Extractive companies publish worldwide payments under UK law

By Miles Litvinoff, PWYP UK on January 3, 2017

Mandatory reporting by oil, gas and mining companies under European Union country-by-country disclosure laws began in the UK and France in 2016. Key aspects of the reporting requirements – which have equivalents in Norway, Canada and the USA – are especially useful in preventing corruption: granularity (disaggregation by project and by recipient government entity); comprehensiveness (all countries of operation without exemptions); and timeliness (the most recent financial year).

Eighty-six extractive companies reported under UK law in 2016

UK-incorporated extractive companies must disclose payments within 11 months of each financial year-end, and London Stock Exchange-listed (Main Market) extractive companies within 6 months (unless the LSE is their secondary listing). UK-incorporated companies must provide open and machine-readable data. For most in-scope companies, the first reporting deadline was 30 June 2016 (if LSE-listed) or 30 November 2016 (if UK-incorporated and unlisted).

According to an assessment by PWYP UK and NRGI, by end-2016 disclosures of 2015 or 2015/16 payments to governments had been published by 86 UK-incorporated and/or LSE-listed oil, gas and mining companies (plus one forestry company). Prominent reporting companies include Anglo American, BG Group (now part of Royal Dutch Shell), BHP Billiton, BP, Cairn, Centrica, Gazprom, Glencore, Lukoil, Premier Oil, Randgold, Rio Tinto, Rosneft, Royal Dutch Shell, Soco, Total (main reporting obligation in France), Tullow and Vedanta. LSE-listed China Petroleum & Chemical (subsidiary of Chinese state-owned Sinopec Group) should have reported payments made in Angola and China but appears not to have.

Payments in which countries?

Disclosures from the above named 18 companies provide data on 84 host countries. These include resource-rich developing and transition states where extractive revenues may be hidden or associated with the “resource curse”, and developed economies that also may fail to gain optimal outcomes from resource extraction (see graph and table of some of the countries where these 18 companies report). Anglo American 8Anglo AmericanBG Group 7BG GroupBHP Billiton 11BHP BillitonBP 12BPCairn 1CairnCentrica 2CentricaGazprom 4GazpromGlencore 9GlencoreLukoil 2LukoilPremier Oil 3Premier OilRio Tinto 7Rio TintoRosneft 2RosneftShell 13ShellSoco 2SocoTotal 17TotalTullow 6TullowVedanta 4VedantaAngola 3AngolaAustralia 7AustraliaAzerbaijan 2AzerbaijanBrazil 9BrazilCanada 8CanadaChina 3China Democratic Republic of Congo 3Democratic Republic of CongoEquatorial Guinea 2Equatorial GuineaGabon 3GabonIndia 4India Indonesia 6IndonesiaIraq 3IraqKazakhstan 5KazakhstanKenya 3Kenya Malaysia 2MalaysiaNigeria 2NigeriaPeru 4PeruPhilippines 2PhilippinesQatar 2Qatar Republic of Congo 3Republic of CongoRussia 5RussiaSouth Africa 5South AfricaTanzania 3TanzaniaUK 10UKUSA 6USAZambia 3ZambiaZimbabwe 2Zimbabwe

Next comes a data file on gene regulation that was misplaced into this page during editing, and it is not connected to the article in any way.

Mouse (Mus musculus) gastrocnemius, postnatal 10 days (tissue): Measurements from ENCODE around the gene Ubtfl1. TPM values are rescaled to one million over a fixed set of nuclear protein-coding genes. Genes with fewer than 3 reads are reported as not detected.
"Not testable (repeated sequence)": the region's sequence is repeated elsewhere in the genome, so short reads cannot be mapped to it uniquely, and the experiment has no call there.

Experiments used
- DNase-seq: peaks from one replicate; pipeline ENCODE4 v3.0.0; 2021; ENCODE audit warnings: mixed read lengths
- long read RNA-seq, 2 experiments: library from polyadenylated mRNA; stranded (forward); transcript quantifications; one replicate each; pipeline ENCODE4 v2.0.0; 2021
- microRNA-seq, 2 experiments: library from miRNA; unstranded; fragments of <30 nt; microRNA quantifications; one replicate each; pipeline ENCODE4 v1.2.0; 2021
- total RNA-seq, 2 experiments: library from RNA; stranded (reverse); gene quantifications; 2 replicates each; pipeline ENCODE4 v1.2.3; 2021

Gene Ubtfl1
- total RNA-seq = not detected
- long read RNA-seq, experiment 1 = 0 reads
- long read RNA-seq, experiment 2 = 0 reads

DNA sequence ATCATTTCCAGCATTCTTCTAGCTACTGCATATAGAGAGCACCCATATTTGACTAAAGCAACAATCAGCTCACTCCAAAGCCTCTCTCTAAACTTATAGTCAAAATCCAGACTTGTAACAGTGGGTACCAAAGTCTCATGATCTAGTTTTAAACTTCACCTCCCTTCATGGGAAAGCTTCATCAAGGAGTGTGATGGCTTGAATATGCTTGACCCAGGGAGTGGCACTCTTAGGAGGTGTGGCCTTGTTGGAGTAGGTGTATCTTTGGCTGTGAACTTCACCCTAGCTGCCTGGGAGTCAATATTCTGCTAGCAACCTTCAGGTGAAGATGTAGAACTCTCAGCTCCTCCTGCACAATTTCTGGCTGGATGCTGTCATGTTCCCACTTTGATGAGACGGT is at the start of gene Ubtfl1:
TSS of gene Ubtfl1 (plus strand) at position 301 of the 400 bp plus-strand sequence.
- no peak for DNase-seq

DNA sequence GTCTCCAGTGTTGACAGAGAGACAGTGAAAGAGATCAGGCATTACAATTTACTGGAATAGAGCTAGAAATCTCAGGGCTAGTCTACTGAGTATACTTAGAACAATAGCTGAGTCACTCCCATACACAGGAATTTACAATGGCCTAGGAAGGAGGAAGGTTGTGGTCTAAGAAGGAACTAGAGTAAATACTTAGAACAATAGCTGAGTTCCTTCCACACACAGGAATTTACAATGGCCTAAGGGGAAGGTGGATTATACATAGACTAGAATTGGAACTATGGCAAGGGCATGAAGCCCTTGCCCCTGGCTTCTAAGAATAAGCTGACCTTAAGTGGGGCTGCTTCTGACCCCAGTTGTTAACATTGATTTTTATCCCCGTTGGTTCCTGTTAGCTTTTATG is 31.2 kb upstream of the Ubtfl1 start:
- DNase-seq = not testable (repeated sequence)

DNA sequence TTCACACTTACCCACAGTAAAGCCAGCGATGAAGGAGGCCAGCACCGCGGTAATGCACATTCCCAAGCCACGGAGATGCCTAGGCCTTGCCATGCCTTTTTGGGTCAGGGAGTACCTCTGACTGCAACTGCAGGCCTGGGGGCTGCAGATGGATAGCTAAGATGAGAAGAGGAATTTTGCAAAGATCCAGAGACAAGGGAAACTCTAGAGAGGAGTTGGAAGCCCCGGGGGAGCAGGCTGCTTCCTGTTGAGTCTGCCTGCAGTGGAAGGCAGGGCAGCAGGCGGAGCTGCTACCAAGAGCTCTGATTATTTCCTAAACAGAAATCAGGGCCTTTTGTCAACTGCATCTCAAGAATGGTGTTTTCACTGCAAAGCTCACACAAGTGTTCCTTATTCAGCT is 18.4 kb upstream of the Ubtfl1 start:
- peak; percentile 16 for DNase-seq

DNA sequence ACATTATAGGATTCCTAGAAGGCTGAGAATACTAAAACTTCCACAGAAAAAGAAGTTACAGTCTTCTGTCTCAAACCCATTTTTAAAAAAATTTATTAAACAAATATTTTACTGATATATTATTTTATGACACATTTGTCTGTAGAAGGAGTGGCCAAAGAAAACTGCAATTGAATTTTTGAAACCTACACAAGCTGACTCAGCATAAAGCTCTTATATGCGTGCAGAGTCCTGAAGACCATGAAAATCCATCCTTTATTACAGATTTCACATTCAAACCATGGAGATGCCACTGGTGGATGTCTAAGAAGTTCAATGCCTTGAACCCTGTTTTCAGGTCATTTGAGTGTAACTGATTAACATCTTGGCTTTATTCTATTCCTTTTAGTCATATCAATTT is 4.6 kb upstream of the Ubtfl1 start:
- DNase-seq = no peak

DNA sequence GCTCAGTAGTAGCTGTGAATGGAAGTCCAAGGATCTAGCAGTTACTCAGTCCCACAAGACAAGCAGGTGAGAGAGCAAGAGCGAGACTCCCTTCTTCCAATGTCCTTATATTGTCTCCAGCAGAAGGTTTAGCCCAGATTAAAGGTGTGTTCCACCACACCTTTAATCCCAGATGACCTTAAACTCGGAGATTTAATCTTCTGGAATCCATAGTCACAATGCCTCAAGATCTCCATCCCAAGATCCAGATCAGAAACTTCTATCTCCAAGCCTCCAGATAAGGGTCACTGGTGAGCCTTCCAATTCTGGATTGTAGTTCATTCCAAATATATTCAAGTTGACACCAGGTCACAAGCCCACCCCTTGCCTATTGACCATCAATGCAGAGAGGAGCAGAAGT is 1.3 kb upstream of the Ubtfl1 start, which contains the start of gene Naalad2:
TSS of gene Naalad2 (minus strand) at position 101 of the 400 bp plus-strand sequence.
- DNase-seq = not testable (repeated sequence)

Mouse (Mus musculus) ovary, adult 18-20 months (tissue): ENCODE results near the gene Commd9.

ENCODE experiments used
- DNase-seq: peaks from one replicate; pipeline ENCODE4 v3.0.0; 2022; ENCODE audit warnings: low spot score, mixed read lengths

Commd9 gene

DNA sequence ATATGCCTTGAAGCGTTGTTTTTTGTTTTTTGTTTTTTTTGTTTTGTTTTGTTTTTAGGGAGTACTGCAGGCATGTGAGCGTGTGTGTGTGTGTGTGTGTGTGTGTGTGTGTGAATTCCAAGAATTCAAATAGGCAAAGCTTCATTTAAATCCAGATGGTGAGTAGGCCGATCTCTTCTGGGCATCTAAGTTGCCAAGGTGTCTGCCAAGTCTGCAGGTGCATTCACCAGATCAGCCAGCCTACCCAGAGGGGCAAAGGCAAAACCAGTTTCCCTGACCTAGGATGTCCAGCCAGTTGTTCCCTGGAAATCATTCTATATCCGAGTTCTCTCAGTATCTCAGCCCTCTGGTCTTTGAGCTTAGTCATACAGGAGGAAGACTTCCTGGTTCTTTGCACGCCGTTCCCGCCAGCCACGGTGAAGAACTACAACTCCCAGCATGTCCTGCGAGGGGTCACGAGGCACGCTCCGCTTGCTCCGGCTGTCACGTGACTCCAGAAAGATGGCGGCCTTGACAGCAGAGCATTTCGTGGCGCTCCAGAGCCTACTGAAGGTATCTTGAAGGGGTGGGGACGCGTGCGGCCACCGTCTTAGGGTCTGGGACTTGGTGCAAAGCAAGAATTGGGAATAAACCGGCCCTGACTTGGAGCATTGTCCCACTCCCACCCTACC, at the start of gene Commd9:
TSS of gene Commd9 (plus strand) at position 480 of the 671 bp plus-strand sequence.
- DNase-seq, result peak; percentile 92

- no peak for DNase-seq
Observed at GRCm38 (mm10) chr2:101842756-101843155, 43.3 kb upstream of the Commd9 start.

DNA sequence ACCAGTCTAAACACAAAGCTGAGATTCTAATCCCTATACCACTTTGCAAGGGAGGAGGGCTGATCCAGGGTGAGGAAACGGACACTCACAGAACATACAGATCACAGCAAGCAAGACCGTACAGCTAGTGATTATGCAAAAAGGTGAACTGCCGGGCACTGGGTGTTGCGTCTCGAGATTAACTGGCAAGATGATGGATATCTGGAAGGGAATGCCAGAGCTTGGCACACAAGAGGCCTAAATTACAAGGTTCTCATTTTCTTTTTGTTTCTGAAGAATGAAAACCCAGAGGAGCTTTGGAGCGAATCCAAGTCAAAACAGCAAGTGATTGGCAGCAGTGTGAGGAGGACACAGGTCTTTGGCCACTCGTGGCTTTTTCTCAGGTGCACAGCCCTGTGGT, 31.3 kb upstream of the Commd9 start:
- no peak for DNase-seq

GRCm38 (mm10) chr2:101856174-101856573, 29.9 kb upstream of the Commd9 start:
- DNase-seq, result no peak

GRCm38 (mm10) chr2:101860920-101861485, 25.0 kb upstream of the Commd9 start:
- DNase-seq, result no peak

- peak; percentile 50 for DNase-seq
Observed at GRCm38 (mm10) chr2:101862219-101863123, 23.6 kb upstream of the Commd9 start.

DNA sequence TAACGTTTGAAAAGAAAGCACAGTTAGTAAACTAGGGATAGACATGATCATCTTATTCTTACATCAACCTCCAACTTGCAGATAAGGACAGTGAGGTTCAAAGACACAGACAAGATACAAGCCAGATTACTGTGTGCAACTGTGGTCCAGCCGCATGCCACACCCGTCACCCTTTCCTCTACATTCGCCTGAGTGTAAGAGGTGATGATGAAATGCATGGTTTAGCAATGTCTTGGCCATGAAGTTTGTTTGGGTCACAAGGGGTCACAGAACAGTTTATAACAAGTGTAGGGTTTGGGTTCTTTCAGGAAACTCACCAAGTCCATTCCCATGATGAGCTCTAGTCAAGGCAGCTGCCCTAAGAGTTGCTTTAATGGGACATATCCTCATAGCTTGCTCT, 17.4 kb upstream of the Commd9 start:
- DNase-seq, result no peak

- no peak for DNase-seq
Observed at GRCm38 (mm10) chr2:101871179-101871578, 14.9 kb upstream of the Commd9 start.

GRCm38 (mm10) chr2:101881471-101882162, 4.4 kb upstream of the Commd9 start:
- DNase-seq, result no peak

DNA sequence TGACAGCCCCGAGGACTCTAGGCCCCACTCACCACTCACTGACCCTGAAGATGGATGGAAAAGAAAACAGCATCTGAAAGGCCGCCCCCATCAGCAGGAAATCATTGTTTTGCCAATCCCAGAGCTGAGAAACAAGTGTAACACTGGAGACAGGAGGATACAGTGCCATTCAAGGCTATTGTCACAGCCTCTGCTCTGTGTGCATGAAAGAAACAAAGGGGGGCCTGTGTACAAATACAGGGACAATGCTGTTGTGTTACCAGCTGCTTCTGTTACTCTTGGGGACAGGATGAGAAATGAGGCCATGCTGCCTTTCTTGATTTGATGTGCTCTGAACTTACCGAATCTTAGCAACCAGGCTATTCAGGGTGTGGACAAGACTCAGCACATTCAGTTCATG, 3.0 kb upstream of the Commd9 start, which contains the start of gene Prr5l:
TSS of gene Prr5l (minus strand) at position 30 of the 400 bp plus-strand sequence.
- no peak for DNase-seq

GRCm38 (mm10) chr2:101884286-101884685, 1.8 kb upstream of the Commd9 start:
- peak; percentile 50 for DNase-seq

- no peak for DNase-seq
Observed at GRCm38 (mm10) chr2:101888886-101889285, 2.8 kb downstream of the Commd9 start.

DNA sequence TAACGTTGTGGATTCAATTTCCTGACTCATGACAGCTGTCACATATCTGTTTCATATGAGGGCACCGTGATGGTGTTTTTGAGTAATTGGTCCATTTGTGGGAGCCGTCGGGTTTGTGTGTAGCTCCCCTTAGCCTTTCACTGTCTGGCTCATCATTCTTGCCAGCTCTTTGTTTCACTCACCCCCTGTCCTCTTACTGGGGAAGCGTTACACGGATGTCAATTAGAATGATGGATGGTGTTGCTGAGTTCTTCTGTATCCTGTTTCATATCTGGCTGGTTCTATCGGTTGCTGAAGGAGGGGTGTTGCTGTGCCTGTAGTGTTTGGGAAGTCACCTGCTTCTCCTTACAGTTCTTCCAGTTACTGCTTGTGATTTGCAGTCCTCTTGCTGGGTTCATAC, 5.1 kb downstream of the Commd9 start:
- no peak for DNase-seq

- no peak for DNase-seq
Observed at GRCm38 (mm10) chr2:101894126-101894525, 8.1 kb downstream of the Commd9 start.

Example country Prominent companies disclosing payments under UK regulations
Angola BP, Gazprom, Total
Australia Anglo American, BG Group, BHP Billiton, BP, Glencore, Rio Tinto, Shell
Azerbaijan BP, Total
Brazil Anglo American, BG Group, BHP Billiton, BP, Premier Oil, Rio Tinto, Rosneft, Shell, Total
Canada Anglo American, BHP Billiton, BP, Centrica, Glencore, Rio Tinto, Shell, Total
China BHP Billiton, Shell, Total
Democratic Republic of Congo Glencore, Soco, Total
Equatorial Guinea Glencore, Tullow
Gabon Shell, Total, Tullow
India BG Group, BHP Billiton, BP, Vedanta
Indonesia BHP Billiton, BP, Premier Oil, Rio Tinto, Shell, Total
Iraq BP, Shell, Total
Kazakhstan BG Group, Gazprom, Glencore, Lukoil, Total
Kenya BG Group, Total, Tullow
Malaysia BHP Billiton, Shell
Nigeria Shell, Total
Peru Anglo American, BHP Billiton, Glencore, Rio Tinto
Philippines Shell, Total
Qatar BP, Shell
Republic of Congo Soco, Total, Tullow
Russia BP, Gazprom, Lukoil, Rosneft, Total
South Africa Anglo American, Glencore, Rio Tinto, Total, Tullow, Vedanta
Tanzania BG Group, BHP Billiton, Glencore
UK BG Group, BHP Billiton, BP, Cairn, Centrica, Gazprom, Premier Oil, Shell, Total, Tullow